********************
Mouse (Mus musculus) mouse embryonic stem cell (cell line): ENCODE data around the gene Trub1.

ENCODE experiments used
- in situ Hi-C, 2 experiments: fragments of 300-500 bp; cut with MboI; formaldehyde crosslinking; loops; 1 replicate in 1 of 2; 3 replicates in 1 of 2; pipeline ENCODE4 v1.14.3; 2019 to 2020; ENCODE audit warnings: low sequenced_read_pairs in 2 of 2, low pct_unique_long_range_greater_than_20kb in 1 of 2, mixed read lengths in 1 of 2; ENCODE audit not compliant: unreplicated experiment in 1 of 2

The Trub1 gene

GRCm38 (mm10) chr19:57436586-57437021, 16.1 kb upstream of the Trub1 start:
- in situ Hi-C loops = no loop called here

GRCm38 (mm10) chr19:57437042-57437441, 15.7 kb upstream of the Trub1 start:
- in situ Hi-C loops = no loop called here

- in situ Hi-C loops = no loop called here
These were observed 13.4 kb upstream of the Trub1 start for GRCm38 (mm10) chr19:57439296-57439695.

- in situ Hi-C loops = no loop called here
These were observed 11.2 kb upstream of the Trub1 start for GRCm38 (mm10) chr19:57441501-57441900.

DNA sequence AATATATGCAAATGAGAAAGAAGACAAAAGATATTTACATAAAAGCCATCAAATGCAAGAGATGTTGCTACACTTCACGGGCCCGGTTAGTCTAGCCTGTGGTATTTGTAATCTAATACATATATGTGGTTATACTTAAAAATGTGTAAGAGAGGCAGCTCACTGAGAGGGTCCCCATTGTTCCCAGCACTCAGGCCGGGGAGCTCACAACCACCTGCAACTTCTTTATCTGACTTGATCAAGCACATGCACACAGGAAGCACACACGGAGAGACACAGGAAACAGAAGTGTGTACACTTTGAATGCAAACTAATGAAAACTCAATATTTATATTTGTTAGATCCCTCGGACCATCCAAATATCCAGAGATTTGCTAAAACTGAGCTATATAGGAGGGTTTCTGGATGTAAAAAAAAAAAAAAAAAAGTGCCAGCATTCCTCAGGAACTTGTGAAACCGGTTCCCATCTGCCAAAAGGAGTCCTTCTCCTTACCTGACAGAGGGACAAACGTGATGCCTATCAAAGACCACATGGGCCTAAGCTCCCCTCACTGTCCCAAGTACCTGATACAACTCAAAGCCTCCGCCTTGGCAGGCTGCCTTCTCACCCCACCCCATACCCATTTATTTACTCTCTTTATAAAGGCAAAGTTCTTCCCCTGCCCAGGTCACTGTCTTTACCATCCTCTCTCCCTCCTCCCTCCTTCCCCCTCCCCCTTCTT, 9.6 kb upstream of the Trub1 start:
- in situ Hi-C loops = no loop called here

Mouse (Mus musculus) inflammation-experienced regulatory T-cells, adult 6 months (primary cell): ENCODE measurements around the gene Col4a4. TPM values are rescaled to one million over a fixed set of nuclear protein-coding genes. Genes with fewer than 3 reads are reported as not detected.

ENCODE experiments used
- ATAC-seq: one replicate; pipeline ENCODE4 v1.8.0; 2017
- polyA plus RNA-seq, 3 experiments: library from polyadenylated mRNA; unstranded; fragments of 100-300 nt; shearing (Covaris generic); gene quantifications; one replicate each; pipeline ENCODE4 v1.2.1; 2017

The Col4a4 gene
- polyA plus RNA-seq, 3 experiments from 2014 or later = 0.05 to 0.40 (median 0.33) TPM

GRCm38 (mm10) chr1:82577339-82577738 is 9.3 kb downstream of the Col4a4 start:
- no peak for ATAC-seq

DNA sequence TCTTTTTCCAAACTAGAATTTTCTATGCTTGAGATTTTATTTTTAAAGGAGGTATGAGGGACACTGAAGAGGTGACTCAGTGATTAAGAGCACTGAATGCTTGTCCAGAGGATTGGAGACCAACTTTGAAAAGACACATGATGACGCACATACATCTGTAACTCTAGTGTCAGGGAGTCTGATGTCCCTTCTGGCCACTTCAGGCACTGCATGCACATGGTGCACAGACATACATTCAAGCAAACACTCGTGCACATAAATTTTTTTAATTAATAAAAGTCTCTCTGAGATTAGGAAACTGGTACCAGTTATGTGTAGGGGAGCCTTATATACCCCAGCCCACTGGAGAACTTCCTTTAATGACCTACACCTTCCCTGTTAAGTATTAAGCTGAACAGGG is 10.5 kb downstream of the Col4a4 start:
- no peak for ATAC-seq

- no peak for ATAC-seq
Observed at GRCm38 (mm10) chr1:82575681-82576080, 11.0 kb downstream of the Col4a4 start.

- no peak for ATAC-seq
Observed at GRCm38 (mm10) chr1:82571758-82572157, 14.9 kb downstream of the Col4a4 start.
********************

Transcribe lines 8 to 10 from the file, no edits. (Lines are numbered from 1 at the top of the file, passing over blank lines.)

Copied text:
- in situ Hi-C loops = no loop called here

- in situ Hi-C loops = no loop called here
These were observed 13.4 kb upstream of the Trub1 start for GRCm38 (mm10) chr19:57439296-57439695.